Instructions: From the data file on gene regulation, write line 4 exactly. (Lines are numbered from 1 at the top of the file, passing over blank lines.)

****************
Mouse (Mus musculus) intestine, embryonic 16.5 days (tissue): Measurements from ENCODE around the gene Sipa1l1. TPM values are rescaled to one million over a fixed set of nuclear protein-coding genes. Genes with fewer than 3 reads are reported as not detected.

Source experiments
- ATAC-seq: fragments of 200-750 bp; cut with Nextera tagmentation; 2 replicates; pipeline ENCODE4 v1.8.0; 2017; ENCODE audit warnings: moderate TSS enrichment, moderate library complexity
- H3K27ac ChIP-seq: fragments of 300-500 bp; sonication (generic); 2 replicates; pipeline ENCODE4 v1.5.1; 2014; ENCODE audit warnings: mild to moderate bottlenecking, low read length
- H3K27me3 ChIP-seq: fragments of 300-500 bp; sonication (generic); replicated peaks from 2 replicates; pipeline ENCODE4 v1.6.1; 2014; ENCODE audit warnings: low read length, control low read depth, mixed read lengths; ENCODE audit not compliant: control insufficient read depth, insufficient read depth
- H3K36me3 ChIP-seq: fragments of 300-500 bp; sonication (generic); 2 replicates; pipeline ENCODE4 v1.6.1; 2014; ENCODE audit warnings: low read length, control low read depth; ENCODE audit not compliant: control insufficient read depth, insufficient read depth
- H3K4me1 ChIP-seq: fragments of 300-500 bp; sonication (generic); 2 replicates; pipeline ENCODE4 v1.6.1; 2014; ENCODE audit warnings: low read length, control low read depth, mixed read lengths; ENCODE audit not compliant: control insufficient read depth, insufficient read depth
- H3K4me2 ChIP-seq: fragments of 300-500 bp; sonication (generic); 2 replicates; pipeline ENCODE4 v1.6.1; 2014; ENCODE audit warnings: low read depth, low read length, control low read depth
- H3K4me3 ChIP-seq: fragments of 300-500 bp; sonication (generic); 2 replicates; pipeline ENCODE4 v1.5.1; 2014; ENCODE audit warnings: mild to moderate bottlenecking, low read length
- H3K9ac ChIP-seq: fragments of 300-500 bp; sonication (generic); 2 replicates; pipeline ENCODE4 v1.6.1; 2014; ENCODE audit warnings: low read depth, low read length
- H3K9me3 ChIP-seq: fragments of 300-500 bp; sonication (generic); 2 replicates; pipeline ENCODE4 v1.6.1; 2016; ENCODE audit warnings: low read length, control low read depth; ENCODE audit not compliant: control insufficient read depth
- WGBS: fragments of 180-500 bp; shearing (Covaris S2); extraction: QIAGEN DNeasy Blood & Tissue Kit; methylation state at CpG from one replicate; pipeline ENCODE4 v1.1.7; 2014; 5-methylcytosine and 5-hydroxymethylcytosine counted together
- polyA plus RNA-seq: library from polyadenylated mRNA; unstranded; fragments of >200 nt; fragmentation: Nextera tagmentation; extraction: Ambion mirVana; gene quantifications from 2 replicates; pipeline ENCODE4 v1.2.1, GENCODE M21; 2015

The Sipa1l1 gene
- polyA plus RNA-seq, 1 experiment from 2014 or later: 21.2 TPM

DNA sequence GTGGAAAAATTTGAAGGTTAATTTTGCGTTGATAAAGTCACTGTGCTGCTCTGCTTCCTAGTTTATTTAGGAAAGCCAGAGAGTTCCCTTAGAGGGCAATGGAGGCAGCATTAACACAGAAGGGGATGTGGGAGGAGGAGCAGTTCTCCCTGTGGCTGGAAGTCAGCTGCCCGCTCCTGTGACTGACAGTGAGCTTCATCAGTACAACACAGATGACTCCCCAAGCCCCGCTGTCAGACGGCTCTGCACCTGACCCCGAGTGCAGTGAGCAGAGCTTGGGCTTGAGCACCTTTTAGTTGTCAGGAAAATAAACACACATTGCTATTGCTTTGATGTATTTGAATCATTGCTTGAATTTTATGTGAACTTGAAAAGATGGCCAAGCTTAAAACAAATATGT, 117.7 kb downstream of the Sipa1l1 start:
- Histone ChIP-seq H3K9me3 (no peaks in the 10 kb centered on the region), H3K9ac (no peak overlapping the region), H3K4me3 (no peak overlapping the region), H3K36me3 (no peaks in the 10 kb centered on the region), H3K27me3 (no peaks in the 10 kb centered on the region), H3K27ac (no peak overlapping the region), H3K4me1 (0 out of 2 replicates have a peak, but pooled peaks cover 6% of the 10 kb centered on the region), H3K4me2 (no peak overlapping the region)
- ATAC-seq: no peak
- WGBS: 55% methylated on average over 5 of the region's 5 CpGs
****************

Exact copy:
- H3K27ac ChIP-seq: fragments of 300-500 bp; sonication (generic); 2 replicates; pipeline ENCODE4 v1.5.1; 2014; ENCODE audit warnings: mild to moderate bottlenecking, low read length